Since March, her family has struggled to make ends meet. Haneza and her husband tried to open a small food business by selling beef pares in their area in Imus to support their family's needs.
She expressed her gratitude to everyone who donated and those who shared their story.
Patricia Lumanog, 18, an incoming 2nd year Business Administration student from the Pamantasan ng Lungsod ng Marikina was finally able to buy a brand new Acer laptop worth P31,000 for her online classes on August 24.
After the passing of Lumanog’s father due to cardiac arrest last May 14, their family struggled to move forward. But with bills piling up and classes fast approaching, Lumanog was left with no choice but to find ways to help her mother, who works as a staff of the barangay secretary.
To help ease her mother's financial burden, Lumanog has been selling baked goods such as lasagna and red velvet crinkles through her online business Ciamae.ph on Facebook.
When she came across the #PisoParaSaLaptop campaign, Lumanog saw it as an additional opportunity to raise money for her tuition and a laptop that she can share with her sister. She joined the campaign on July 28, and her call for donations was amplified by MovePH on August 6.
Photo from Patricia Lumanog
Lumanog expressed her gratitude to the donors. She plans to set aside the excess donations for her tuition fee.
She also called on fellow Filipinos to help out other students who are seeking donations for their academic needs through the #PisoParaSaLaptop and #PisoMulaSaPuso campaigns on social media.
After donations poured in from netizens, 20-year-old Jomar Conde was able to buy a pocket WiFi and a Microsoft (MS) Office subscription in time for his online classes next week. The Smart Pocket WiFi was P1,295 while the MS Office subscription, including the installment fee, was P3,000.
Conde, a 3rd year college student from the Southern Luzon Technological College Foundation, Inc, joined the campaign to raise money for academic resources, as he could not cope with the demands of online learning without internet connection.
Photo from Jomar Conde
To help him, MovePH amplified his call on August 14. Netizens were quick to help Jomar, who was able to raise P7,720 as of August 18.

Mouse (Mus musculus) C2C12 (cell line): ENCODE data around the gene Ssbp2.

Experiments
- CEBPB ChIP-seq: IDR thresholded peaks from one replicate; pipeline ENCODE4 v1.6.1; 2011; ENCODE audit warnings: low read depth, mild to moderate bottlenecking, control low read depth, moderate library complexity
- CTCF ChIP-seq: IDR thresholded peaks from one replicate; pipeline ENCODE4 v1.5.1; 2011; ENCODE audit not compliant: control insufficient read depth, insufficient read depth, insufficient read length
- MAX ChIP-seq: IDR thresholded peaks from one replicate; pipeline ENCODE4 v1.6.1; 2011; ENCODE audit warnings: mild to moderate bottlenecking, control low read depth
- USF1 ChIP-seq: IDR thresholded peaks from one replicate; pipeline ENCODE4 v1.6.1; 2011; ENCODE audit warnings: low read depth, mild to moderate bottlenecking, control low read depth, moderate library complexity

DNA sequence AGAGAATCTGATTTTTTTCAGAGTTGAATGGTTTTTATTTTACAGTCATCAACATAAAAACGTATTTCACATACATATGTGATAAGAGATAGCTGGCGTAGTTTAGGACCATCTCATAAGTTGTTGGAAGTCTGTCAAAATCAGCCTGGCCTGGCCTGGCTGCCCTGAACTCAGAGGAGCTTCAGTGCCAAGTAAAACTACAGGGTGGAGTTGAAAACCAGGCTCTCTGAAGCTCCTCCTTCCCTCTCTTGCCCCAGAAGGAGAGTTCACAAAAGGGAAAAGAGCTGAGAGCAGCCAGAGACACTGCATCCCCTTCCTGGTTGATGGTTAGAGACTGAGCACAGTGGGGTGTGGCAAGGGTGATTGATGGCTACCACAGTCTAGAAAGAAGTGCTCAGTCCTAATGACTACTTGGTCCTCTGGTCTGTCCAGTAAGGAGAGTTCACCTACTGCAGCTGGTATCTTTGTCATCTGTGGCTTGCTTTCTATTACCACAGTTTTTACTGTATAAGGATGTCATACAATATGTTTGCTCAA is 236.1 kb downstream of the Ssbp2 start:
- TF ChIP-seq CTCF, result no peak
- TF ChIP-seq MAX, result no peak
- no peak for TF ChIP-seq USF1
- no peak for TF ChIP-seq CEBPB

"My heart is overwhelmed for the help of those people who don't know me personally but they shared their extra blessings," Conde said.
He said that he will set aside the excess donations for his load allowance that he will need once his online classes start.
Since March, Conde has been trying to support his family financially by applying for work at a BPO company. However, when the lockdown was enforced, he was unable to pursue his application.
His father repairs air condition units while his mother works as a housemaid in Manila. They have been struggling to make ends meet since the pandemic started.
With classes set to resume for Conde and his younger brother, he had been looking for ways to raise money for a stable internet connection.
Conde thanked everyone who donated and asked fellow Filipinos to help out other students in need.
17-year old Anthonia Reyes was finally able to purchase a laptop for her online classes that will begin on August 24.
Reyes is an incoming Grade 12 student at Colegio de Santa Rosa de Lima, Inc. in Santa Rosa, Laguna.
Since the pandemic started, her family has been struggling to make ends meet.
Although her father is still able to work as a tricycle driver in Santa Rosa, the pandemic has also reduced his weekly income of P600 that is barely enough to put food on the table. Her father has been a solo parent since 2016, when Anthonia’s mother died of breast cancer.
She said their difficult situation made her strive to pursue her education. In fact, Anthonia has been a consistent top student since Grade 7.
To help her family, Reyes joined the #PisoParaSaLaptop campaign on July 26. MovePH pushed out her call on August 15.
Photo from Anthonia Reyes
Cash donations poured in, with Reyes raising P18,527.46 as of Tuesday, August 18. Her neighbors also pitched in an additional amount of P4,130, bringing her total donations to P22,657.46.